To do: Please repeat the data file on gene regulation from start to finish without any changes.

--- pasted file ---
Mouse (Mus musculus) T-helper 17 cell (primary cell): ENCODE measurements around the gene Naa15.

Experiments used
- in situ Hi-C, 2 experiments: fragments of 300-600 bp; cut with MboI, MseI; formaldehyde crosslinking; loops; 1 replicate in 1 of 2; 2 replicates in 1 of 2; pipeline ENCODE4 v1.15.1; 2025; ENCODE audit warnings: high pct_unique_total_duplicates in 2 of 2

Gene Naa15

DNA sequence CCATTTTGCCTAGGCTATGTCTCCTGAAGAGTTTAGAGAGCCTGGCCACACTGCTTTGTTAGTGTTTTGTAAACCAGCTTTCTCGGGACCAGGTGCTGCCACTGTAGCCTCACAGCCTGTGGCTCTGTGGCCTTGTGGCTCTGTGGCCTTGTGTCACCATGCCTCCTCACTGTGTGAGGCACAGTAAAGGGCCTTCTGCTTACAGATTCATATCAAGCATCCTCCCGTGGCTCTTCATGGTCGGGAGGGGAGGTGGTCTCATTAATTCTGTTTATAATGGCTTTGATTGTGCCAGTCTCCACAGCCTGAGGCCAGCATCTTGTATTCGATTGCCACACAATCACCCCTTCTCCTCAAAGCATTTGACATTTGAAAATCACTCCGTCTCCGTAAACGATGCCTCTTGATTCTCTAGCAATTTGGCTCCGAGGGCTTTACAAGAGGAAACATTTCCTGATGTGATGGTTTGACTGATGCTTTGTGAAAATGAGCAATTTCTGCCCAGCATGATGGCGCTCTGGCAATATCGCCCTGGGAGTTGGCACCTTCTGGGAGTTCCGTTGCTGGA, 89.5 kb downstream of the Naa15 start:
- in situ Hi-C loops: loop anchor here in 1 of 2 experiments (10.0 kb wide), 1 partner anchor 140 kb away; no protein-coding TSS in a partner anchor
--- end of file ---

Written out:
Mouse (Mus musculus) T-helper 17 cell (primary cell): ENCODE measurements around the gene Naa15.

Experiments used
- in situ Hi-C, 2 experiments: fragments of 300-600 bp; cut with MboI, MseI; formaldehyde crosslinking; loops; 1 replicate in 1 of 2; 2 replicates in 1 of 2; pipeline ENCODE4 v1.15.1; 2025; ENCODE audit warnings: high pct_unique_total_duplicates in 2 of 2

Gene Naa15

DNA sequence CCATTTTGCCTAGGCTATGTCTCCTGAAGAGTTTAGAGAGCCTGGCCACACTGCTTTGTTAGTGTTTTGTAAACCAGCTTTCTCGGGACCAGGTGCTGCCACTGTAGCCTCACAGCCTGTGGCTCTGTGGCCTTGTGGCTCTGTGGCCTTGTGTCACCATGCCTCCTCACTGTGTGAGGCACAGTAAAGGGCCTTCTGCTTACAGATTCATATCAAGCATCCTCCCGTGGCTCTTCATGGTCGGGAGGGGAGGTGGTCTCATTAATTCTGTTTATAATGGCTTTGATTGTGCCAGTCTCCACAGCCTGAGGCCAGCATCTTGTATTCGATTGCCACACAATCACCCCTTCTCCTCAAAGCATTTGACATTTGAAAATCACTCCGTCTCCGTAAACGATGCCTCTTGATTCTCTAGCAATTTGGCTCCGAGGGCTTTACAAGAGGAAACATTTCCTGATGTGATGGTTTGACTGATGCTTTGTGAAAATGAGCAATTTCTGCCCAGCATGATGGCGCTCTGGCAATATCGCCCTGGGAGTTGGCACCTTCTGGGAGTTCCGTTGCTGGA, 89.5 kb downstream of the Naa15 start:
- in situ Hi-C loops: loop anchor here in 1 of 2 experiments (10.0 kb wide), 1 partner anchor 140 kb away; no protein-coding TSS in a partner anchor